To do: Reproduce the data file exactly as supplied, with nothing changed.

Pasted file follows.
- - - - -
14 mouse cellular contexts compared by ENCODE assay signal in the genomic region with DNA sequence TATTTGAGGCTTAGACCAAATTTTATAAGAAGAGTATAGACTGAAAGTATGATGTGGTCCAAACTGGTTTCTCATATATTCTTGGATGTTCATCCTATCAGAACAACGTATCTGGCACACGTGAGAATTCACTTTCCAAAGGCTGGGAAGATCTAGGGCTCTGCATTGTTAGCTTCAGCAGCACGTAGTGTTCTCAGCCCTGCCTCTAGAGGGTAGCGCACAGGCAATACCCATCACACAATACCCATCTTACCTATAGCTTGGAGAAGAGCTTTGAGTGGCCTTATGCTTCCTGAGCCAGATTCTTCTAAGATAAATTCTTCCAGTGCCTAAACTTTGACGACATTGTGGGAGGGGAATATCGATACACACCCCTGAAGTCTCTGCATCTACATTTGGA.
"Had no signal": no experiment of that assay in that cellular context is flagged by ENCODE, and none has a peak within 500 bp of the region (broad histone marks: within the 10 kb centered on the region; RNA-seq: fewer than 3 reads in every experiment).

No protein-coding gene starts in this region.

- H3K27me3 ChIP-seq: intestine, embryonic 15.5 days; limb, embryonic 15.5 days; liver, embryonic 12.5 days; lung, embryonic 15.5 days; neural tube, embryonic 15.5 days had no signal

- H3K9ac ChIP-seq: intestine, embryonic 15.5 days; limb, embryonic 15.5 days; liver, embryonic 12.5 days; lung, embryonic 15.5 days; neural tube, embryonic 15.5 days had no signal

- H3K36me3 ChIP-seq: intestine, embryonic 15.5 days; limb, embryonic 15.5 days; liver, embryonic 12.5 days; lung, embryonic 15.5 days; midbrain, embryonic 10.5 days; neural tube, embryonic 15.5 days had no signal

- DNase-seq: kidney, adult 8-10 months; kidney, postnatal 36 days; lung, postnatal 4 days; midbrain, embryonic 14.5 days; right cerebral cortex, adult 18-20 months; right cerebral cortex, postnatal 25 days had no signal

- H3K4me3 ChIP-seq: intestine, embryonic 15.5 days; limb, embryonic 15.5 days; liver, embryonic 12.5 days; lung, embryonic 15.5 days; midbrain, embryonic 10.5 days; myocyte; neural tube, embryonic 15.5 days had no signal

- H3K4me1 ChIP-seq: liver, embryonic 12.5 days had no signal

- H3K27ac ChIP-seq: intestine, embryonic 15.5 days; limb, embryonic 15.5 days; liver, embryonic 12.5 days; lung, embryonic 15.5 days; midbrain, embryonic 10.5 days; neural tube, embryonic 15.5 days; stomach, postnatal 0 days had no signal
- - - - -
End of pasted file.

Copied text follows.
14 mouse cellular contexts compared by ENCODE assay signal in the genomic region with DNA sequence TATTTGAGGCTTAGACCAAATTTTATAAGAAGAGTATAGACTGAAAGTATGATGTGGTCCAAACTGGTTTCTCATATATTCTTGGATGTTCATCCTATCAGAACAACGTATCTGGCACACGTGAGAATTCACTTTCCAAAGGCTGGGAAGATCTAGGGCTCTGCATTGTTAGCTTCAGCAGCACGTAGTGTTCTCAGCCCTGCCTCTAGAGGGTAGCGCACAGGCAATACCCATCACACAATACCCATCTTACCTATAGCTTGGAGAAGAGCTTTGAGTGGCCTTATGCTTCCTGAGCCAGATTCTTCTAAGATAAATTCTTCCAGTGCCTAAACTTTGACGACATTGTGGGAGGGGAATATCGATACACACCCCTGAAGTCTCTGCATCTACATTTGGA.
"Had no signal": no experiment of that assay in that cellular context is flagged by ENCODE, and none has a peak within 500 bp of the region (broad histone marks: within the 10 kb centered on the region; RNA-seq: fewer than 3 reads in every experiment).

No protein-coding gene starts in this region.

- H3K27me3 ChIP-seq: intestine, embryonic 15.5 days; limb, embryonic 15.5 days; liver, embryonic 12.5 days; lung, embryonic 15.5 days; neural tube, embryonic 15.5 days had no signal

- H3K9ac ChIP-seq: intestine, embryonic 15.5 days; limb, embryonic 15.5 days; liver, embryonic 12.5 days; lung, embryonic 15.5 days; neural tube, embryonic 15.5 days had no signal

- H3K36me3 ChIP-seq: intestine, embryonic 15.5 days; limb, embryonic 15.5 days; liver, embryonic 12.5 days; lung, embryonic 15.5 days; midbrain, embryonic 10.5 days; neural tube, embryonic 15.5 days had no signal

- DNase-seq: kidney, adult 8-10 months; kidney, postnatal 36 days; lung, postnatal 4 days; midbrain, embryonic 14.5 days; right cerebral cortex, adult 18-20 months; right cerebral cortex, postnatal 25 days had no signal

- H3K4me3 ChIP-seq: intestine, embryonic 15.5 days; limb, embryonic 15.5 days; liver, embryonic 12.5 days; lung, embryonic 15.5 days; midbrain, embryonic 10.5 days; myocyte; neural tube, embryonic 15.5 days had no signal

- H3K4me1 ChIP-seq: liver, embryonic 12.5 days had no signal

- H3K27ac ChIP-seq: intestine, embryonic 15.5 days; limb, embryonic 15.5 days; liver, embryonic 12.5 days; lung, embryonic 15.5 days; midbrain, embryonic 10.5 days; neural tube, embryonic 15.5 days; stomach, postnatal 0 days had no signal